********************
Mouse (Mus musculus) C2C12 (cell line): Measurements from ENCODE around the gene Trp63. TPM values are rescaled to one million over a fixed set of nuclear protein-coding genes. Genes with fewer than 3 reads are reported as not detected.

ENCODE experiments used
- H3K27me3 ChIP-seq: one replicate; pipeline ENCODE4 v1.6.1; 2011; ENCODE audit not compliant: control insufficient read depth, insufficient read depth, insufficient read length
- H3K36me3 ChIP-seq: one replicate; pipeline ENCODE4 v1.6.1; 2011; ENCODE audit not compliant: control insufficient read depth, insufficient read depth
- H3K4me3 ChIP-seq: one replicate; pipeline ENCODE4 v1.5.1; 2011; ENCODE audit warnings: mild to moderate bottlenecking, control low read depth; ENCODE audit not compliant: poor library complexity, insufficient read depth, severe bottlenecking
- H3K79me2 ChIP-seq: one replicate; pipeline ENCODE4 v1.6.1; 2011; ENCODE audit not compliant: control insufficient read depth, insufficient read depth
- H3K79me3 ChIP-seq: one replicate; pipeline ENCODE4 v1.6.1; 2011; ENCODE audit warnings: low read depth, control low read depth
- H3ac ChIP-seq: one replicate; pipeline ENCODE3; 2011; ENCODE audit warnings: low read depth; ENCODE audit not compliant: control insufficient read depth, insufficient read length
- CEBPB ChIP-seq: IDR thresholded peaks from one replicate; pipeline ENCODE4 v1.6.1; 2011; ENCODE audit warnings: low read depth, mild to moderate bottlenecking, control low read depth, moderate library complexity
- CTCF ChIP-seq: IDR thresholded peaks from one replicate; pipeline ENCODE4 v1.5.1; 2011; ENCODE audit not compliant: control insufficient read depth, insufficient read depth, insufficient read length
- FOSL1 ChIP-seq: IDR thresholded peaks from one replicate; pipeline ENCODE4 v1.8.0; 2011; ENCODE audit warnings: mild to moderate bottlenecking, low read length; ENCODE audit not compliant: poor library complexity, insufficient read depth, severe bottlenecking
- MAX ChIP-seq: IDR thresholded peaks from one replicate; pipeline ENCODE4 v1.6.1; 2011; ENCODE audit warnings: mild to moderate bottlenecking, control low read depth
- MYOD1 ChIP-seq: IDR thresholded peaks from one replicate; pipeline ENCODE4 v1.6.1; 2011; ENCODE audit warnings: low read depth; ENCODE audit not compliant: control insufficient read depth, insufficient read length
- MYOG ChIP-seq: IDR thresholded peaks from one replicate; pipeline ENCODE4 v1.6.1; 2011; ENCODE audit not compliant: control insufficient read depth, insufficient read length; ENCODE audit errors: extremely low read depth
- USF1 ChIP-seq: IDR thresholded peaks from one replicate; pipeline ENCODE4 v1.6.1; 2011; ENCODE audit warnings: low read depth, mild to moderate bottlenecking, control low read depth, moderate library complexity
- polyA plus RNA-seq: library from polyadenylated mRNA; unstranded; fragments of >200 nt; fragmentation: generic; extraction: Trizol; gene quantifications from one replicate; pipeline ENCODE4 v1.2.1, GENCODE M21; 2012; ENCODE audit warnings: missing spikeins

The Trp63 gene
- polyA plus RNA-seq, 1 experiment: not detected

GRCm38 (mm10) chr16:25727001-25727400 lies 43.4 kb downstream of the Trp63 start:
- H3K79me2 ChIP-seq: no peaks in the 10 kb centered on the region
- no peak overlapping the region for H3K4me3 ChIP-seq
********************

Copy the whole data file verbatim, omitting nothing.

Mouse (Mus musculus) C2C12 (cell line): Measurements from ENCODE around the gene Trp63. TPM values are rescaled to one million over a fixed set of nuclear protein-coding genes. Genes with fewer than 3 reads are reported as not detected.

ENCODE experiments used
- H3K27me3 ChIP-seq: one replicate; pipeline ENCODE4 v1.6.1; 2011; ENCODE audit not compliant: control insufficient read depth, insufficient read depth, insufficient read length
- H3K36me3 ChIP-seq: one replicate; pipeline ENCODE4 v1.6.1; 2011; ENCODE audit not compliant: control insufficient read depth, insufficient read depth
- H3K4me3 ChIP-seq: one replicate; pipeline ENCODE4 v1.5.1; 2011; ENCODE audit warnings: mild to moderate bottlenecking, control low read depth; ENCODE audit not compliant: poor library complexity, insufficient read depth, severe bottlenecking
- H3K79me2 ChIP-seq: one replicate; pipeline ENCODE4 v1.6.1; 2011; ENCODE audit not compliant: control insufficient read depth, insufficient read depth
- H3K79me3 ChIP-seq: one replicate; pipeline ENCODE4 v1.6.1; 2011; ENCODE audit warnings: low read depth, control low read depth
- H3ac ChIP-seq: one replicate; pipeline ENCODE3; 2011; ENCODE audit warnings: low read depth; ENCODE audit not compliant: control insufficient read depth, insufficient read length
- CEBPB ChIP-seq: IDR thresholded peaks from one replicate; pipeline ENCODE4 v1.6.1; 2011; ENCODE audit warnings: low read depth, mild to moderate bottlenecking, control low read depth, moderate library complexity
- CTCF ChIP-seq: IDR thresholded peaks from one replicate; pipeline ENCODE4 v1.5.1; 2011; ENCODE audit not compliant: control insufficient read depth, insufficient read depth, insufficient read length
- FOSL1 ChIP-seq: IDR thresholded peaks from one replicate; pipeline ENCODE4 v1.8.0; 2011; ENCODE audit warnings: mild to moderate bottlenecking, low read length; ENCODE audit not compliant: poor library complexity, insufficient read depth, severe bottlenecking
- MAX ChIP-seq: IDR thresholded peaks from one replicate; pipeline ENCODE4 v1.6.1; 2011; ENCODE audit warnings: mild to moderate bottlenecking, control low read depth
- MYOD1 ChIP-seq: IDR thresholded peaks from one replicate; pipeline ENCODE4 v1.6.1; 2011; ENCODE audit warnings: low read depth; ENCODE audit not compliant: control insufficient read depth, insufficient read length
- MYOG ChIP-seq: IDR thresholded peaks from one replicate; pipeline ENCODE4 v1.6.1; 2011; ENCODE audit not compliant: control insufficient read depth, insufficient read length; ENCODE audit errors: extremely low read depth
- USF1 ChIP-seq: IDR thresholded peaks from one replicate; pipeline ENCODE4 v1.6.1; 2011; ENCODE audit warnings: low read depth, mild to moderate bottlenecking, control low read depth, moderate library complexity
- polyA plus RNA-seq: library from polyadenylated mRNA; unstranded; fragments of >200 nt; fragmentation: generic; extraction: Trizol; gene quantifications from one replicate; pipeline ENCODE4 v1.2.1, GENCODE M21; 2012; ENCODE audit warnings: missing spikeins

The Trp63 gene
- polyA plus RNA-seq, 1 experiment: not detected

GRCm38 (mm10) chr16:25727001-25727400 lies 43.4 kb downstream of the Trp63 start:
- H3K79me2 ChIP-seq: no peaks in the 10 kb centered on the region
- no peak overlapping the region for H3K4me3 ChIP-seq